BBC Home
Explore the BBC
BBC News
Launch consoleBBC NEWS CHANNEL
Last Updated:  Tuesday, 11 March, 2003, 13:17 GMT
Majority 'clueless' as to NI rise
Shoppers on the High Street
Ignorance about the changes to NI is widespread
Six out of 10 people have no idea how much April's rise in National Insurance (NI) contributions will cost them, research has found.

Nearly half the workers surveyed by professional services firm KPMG do not believe that the penny in the pound contribution rise will have any impact on their spending.

The research also revealed that many employees do not expect their often hard pressed employers to pay for the rise in NI through higher wages.

The NI contribution rise was announced in the last budget and from the new tax year employees contributions will rise from 10% to 11% on income of more than 89 a week up to 585.

And for the first time the government has decreed that the extra penny rise will apply on earnings above the 585 per week threshold.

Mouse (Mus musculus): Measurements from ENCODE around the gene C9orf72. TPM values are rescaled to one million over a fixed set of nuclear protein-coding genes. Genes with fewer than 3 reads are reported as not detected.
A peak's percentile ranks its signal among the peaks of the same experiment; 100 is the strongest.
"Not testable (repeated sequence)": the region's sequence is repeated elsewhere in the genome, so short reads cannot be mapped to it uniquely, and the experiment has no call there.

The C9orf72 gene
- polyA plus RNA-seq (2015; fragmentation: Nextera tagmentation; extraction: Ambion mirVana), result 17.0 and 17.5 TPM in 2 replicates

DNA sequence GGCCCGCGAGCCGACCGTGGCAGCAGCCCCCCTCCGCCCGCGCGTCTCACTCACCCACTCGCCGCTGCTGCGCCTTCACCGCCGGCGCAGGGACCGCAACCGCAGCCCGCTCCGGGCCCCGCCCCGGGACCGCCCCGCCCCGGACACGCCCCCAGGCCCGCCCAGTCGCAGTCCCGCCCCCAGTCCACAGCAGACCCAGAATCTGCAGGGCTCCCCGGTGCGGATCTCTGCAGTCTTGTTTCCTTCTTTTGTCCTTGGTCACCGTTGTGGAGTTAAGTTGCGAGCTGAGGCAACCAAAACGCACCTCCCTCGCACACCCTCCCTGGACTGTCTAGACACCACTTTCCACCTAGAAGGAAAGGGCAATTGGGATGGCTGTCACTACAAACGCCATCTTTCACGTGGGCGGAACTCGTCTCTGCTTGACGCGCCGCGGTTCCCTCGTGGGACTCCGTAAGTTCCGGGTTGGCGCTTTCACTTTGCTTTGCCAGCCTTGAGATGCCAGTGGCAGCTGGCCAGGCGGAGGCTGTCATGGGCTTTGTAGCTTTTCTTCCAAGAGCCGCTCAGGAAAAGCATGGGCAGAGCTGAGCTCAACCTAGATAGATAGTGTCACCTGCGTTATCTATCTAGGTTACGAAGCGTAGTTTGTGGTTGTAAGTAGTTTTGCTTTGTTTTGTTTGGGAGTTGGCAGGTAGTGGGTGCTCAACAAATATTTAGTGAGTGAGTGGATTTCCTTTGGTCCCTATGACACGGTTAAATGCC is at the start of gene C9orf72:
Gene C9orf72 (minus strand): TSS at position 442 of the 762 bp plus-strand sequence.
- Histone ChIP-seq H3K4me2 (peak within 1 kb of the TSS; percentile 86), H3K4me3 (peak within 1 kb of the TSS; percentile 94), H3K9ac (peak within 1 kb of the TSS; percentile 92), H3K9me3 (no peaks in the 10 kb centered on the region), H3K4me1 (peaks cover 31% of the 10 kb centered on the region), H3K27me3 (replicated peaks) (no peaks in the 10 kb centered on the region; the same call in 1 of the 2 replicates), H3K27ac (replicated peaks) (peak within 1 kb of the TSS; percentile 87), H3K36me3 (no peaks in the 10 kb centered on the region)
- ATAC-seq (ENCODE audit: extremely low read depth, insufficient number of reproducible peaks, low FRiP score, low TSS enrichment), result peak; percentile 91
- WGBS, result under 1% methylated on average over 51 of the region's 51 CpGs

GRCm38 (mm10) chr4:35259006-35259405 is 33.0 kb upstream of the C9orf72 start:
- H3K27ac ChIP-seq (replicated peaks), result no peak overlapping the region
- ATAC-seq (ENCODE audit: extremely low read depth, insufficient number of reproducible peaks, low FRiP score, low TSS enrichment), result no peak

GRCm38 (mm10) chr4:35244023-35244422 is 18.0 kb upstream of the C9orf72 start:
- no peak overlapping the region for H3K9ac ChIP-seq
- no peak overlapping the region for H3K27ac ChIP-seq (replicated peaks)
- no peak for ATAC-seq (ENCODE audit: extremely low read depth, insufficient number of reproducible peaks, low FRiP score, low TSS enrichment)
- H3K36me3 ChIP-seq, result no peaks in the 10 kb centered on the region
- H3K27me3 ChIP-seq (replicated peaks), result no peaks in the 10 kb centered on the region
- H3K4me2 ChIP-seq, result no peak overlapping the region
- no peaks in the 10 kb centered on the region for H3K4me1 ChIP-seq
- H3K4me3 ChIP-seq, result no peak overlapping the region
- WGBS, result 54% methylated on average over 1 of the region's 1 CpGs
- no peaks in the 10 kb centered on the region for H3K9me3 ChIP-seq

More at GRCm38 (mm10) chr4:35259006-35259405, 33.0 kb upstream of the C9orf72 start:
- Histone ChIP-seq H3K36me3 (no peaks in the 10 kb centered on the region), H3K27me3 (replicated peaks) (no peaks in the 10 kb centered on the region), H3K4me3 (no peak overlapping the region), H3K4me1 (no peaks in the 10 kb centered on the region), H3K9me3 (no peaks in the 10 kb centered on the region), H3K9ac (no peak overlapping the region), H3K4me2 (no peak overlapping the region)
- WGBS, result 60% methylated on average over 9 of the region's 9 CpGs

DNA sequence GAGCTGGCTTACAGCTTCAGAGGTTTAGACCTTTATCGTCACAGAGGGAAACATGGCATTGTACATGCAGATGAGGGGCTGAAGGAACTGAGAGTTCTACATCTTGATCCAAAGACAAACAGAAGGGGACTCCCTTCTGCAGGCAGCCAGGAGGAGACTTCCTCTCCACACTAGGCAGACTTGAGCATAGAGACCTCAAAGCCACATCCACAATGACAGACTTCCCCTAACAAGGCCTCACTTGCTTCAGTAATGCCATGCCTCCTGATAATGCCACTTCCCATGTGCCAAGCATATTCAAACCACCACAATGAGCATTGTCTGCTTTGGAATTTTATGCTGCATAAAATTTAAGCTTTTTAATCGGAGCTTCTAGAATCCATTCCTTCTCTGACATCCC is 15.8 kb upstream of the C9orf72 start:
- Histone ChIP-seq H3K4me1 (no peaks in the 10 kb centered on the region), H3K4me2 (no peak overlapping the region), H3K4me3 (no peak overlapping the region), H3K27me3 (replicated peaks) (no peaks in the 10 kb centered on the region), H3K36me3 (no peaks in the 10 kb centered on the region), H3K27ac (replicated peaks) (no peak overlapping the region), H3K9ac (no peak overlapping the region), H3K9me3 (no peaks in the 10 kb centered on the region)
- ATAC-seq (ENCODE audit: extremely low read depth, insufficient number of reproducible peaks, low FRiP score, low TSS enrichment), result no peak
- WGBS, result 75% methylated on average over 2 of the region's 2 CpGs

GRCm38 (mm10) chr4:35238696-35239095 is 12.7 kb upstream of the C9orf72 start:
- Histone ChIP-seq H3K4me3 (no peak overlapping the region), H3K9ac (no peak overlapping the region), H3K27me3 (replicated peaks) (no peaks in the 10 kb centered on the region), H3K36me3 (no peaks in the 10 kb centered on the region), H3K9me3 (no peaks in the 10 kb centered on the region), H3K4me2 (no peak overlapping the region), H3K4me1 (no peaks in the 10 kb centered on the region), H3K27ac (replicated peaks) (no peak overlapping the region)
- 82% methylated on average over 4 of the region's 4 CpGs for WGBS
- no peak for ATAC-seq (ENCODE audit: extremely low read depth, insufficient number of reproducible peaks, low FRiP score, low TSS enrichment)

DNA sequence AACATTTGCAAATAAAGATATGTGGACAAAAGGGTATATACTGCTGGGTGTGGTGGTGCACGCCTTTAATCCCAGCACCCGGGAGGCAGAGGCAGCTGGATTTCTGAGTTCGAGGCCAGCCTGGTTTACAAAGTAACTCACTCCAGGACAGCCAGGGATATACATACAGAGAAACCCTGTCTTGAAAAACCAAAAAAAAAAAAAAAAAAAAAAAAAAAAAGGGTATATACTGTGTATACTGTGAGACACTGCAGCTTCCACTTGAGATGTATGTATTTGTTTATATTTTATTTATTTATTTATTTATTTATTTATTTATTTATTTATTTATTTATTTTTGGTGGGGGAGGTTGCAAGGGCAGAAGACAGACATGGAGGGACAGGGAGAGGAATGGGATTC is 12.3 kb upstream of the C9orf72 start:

Spending to be cut?

It is not only employees who face contribution rises, businesses will have to pay an extra penny in the pound on the wages of their employees.

Unlike previous rises in NI contributions this increase will have a greater impact on the wealthy.

The NI increase means that an employee on a salary of 20,000 will have to pay an extra 154 a year, while someone earning 50,000 will be 506 worse off.

Andrew Smith, chief economist at KPMG said: "A 1% hit may not sound like huge amount to people but it is likely to contribute to a significant slowdown in consumption."

The poll was conducted by YouGov on behalf of KPMG and questioned 2,491 people.

Q&A: National Insurance rise
10 Mar 03 |  Business
A pension of 7 pence a week
13 Dec 02 |  Business

The BBC is not responsible for the content of external internet sites


News Front Page | World | UK | England | Northern Ireland | Scotland | Wales | Politics
Business | Entertainment | Science/Nature | Technology | Health | Education
Have Your Say | Magazine | In Pictures | Week at a Glance | Country Profiles | In Depth | Programmes
Americas Africa Europe Middle East South Asia Asia Pacific